Racial Justice

Most scientists and social scientists agree that there is no biological basis for race. Yet the idea that racial groups can be found in biology continues to make its way into human genetic research and biotechnologies. Some common examples include genetic studies on racialized health disparities, direct-to-consumer genetic ancestry tests, and forensic DNA databases. These products and practices typically try to reduce race to a set of biological markers, and fail to address the social, political, environmental, and economic inequalities that continue to make race a salient social category. Critical race scholars and racial justice advocates alike seek to promote public awareness and regulatory oversight of biotechnology to ensure that genetics isn’t used to exploit or reinforce existing institutional racial inequalities.


Biopolitical Times

David Reich, a professor of genetics at Harvard, is the author of a new best-selling book, Who We Are and How We Got Here: Ancient DNA and the New Science of the Human Past. It was reviewed in Nature as a “thrilling account of mapping humans through time and place.” On March 23, Reich had the great good fortune to promote it with a 2500-word essay on the front page of The New York Times Sunday Review. That...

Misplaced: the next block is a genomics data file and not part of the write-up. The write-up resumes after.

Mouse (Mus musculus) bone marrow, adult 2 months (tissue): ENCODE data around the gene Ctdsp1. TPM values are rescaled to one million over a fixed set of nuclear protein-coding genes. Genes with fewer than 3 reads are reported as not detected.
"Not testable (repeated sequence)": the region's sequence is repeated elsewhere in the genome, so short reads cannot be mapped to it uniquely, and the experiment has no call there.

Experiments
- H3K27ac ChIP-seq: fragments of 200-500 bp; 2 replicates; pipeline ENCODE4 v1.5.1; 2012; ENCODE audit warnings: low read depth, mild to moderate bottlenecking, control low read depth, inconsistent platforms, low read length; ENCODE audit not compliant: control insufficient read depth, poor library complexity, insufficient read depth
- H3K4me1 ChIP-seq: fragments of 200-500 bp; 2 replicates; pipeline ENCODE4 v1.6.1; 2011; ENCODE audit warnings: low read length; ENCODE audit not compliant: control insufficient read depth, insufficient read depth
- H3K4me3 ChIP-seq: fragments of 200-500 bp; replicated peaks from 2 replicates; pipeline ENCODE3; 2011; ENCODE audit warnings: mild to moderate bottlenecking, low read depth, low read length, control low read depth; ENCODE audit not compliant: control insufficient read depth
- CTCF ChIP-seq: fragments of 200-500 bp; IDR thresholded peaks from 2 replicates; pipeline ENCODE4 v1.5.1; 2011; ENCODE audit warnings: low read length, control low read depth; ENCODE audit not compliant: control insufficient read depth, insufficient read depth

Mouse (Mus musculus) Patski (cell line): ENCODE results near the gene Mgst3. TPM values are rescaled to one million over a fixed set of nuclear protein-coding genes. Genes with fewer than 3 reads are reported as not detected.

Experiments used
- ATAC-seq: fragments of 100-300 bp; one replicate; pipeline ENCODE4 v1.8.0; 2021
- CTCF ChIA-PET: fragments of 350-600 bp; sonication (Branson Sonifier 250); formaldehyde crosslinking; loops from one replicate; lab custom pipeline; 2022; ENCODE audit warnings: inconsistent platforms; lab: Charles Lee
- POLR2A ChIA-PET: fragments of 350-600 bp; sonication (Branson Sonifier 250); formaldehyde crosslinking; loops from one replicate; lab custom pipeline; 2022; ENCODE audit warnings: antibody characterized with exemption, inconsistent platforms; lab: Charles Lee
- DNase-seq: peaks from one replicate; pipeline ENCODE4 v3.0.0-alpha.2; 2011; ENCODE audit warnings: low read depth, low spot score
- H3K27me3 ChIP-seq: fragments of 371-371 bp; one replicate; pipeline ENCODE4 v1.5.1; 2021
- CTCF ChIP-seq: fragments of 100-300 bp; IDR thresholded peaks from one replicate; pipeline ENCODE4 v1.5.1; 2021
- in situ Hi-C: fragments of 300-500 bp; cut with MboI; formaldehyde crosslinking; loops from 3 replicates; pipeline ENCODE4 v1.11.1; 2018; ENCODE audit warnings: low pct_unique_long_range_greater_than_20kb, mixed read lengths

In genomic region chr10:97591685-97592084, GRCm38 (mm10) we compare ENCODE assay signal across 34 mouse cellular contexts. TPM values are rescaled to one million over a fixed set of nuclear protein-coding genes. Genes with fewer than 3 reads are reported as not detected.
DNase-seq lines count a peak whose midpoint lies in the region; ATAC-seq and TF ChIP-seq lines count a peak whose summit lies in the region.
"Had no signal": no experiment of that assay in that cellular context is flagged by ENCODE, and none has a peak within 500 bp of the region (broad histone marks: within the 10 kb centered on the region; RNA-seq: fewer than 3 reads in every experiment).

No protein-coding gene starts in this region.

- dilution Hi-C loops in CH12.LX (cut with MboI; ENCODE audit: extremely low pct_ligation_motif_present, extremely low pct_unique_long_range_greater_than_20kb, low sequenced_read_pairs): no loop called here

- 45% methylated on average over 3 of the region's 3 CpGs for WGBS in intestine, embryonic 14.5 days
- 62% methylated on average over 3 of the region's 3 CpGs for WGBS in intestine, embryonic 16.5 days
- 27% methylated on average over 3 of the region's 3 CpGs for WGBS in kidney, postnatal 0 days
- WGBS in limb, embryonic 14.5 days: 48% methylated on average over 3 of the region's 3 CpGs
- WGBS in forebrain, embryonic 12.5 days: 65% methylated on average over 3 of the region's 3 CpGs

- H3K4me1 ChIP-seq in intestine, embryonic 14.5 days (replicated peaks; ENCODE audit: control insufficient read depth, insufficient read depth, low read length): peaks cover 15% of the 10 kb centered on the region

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As the genomics revolution finally turns its attention to Africa and northern researchers flock there to collect data, scientists from the continent are demanding a larger role in projects.

On 18 April, a group of Africa-based researchers issued guidelines for...

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Rosie Zaballos liked to host playtime tea parties and was sweet to everyone she met. But her older brother worried...

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When the DNA results came back, even Lukis Anderson thought he might have committed the murder.

“I drink a lot,”...

Black and white postcard ca. 1910 showing the Sonoma State Home (Hospital).

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Picture of Rio de Janeiro, Brazil

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Diverse group of children standing in grass

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